Amgen's second-quarter profit slipped 7. 6 percent as a series of restructuring and other charges further stunted a second quarter already...

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THOUSAND OAKS, Calif. — Amgen’s second-quarter profit slipped 7.6 percent as a series of restructuring and other charges further stunted a second quarter already hit by a continued decline in anemia-drug sales.

But the results topped Wall Street forecasts after excluding the charges, and the stock reached its highest point in more than a year Monday, buoyed by positive study results on the company’s next possible blockbuster, the osteoporosis drug denosumab.

Shares hit $62.50 at one point during the trading session, marking more than a 12 percent jump and its highest level since May of 2007.

The stock rose $6.56, or 12.2 percent, to close at $60.48, and rose a further $1.22 in after-hours trading.

Amgen raised its profit outlook in the wake of the second-quarter results.

“Our business showed good stability through the first half of the year, giving us confidence to increase our previously issued guidance on a full year basis,” Chairman and Chief Executive Kevin Sharer said in a statement. “We are very pleased with the denosumab Phase 3 results in postmenopausal osteoporosis from the [denosumab] study and are looking forward to presenting these data in detail at a scientific conference this fall.”

During the second quarter ended June 30, the company earned $941 million, or 87 cents per share, compared with $1.02 billion, or 90 cents per share, a year earlier. Revenue rose just under 1 percent to $3.76 billion from $3.73 billion. Excluding one-time charges, profit rose to $1.14 per share, Amgen said.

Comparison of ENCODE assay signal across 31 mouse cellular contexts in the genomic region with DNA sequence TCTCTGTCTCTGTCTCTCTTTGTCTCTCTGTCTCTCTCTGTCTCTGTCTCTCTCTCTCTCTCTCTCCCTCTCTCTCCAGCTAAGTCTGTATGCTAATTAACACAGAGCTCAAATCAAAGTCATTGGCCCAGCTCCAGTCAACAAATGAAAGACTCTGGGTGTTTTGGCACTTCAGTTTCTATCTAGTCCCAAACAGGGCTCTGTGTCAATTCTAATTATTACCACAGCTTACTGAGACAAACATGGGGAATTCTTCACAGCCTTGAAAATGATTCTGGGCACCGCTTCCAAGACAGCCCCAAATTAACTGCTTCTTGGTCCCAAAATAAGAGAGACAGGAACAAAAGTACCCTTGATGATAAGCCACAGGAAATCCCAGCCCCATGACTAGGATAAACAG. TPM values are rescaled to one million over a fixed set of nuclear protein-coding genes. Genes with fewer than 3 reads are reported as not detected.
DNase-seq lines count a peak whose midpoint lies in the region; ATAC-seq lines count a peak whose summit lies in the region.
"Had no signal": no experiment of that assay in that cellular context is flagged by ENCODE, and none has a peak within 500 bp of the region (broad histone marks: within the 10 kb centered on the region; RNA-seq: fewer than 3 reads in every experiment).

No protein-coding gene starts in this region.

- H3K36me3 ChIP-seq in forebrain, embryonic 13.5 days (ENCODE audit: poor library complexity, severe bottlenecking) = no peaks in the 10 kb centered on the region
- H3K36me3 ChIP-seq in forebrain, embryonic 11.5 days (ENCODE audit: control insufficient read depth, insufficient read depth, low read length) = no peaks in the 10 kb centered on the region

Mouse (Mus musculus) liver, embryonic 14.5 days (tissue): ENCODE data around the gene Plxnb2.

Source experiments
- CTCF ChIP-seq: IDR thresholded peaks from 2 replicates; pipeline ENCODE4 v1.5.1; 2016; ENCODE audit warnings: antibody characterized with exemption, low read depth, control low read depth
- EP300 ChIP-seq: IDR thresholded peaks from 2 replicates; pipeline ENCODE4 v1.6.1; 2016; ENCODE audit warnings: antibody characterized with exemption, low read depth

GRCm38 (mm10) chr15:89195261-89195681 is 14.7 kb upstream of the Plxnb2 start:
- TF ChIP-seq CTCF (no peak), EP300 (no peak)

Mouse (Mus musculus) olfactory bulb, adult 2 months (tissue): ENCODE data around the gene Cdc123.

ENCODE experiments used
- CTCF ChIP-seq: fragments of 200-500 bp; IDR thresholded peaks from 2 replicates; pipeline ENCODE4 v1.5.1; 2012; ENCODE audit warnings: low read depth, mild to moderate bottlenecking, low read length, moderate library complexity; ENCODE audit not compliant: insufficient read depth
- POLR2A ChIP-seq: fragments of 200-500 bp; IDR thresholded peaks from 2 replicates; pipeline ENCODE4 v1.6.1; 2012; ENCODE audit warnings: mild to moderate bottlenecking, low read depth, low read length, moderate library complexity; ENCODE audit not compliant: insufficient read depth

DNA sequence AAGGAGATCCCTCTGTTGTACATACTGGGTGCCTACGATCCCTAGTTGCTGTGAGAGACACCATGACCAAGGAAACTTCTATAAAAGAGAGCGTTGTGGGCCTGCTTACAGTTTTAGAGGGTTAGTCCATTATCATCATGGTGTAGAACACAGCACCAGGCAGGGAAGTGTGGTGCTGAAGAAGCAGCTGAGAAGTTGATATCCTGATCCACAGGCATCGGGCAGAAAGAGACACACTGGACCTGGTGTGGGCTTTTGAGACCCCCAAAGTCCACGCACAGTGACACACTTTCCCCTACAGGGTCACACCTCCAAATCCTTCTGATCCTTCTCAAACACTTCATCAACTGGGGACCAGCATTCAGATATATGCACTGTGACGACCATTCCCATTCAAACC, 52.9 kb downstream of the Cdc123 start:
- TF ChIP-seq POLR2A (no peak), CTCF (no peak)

Analysts forecast profit of $1.02 per share on revenue of $3.58 billion, according to a survey by Thomson Financial.

For the full year, the company now expects profit between $4.25 and $4.45 per share, excluding charges, up from between $4 and $4.30 per share. Revenue is expected to range from $14.6 billion to $14.9 billion, up from prior guidance of $14.2 to $14.6 billion.

Wall Street expects 2008 profit of $4.19 per share on revenue of $14.42 billion.

Shares have been weighed down for well over a year because of declining sales of Aranesp and Epogen in the wake of safety concerns, stricter Food and Drug Administration warnings and federal reimbursement changes.

Aranesp sales continued their downward spiral, falling 13 percent to $825 million, though Epogen sales remained unchanged at about $622 million.

But combined sales of Neulasta and Neupogen, which prevent infections in chemotherapy patients, rose 15 percent to $1.20 billion, while sales of the rheumatoid arthritis drug Enbrel rose 2 percent to $841 million. Enbrel was developed by Seattle’s Immunex before it was sold to Amgen in 2002.

Wall Street had been cautious about any recovery in anemia-drug sales and braced for further declines throughout the quarter.

Amgen has a facility with about 800 workers near Elliott Bay in Seattle along with 200 workers at a manufacturing plant in Bothell.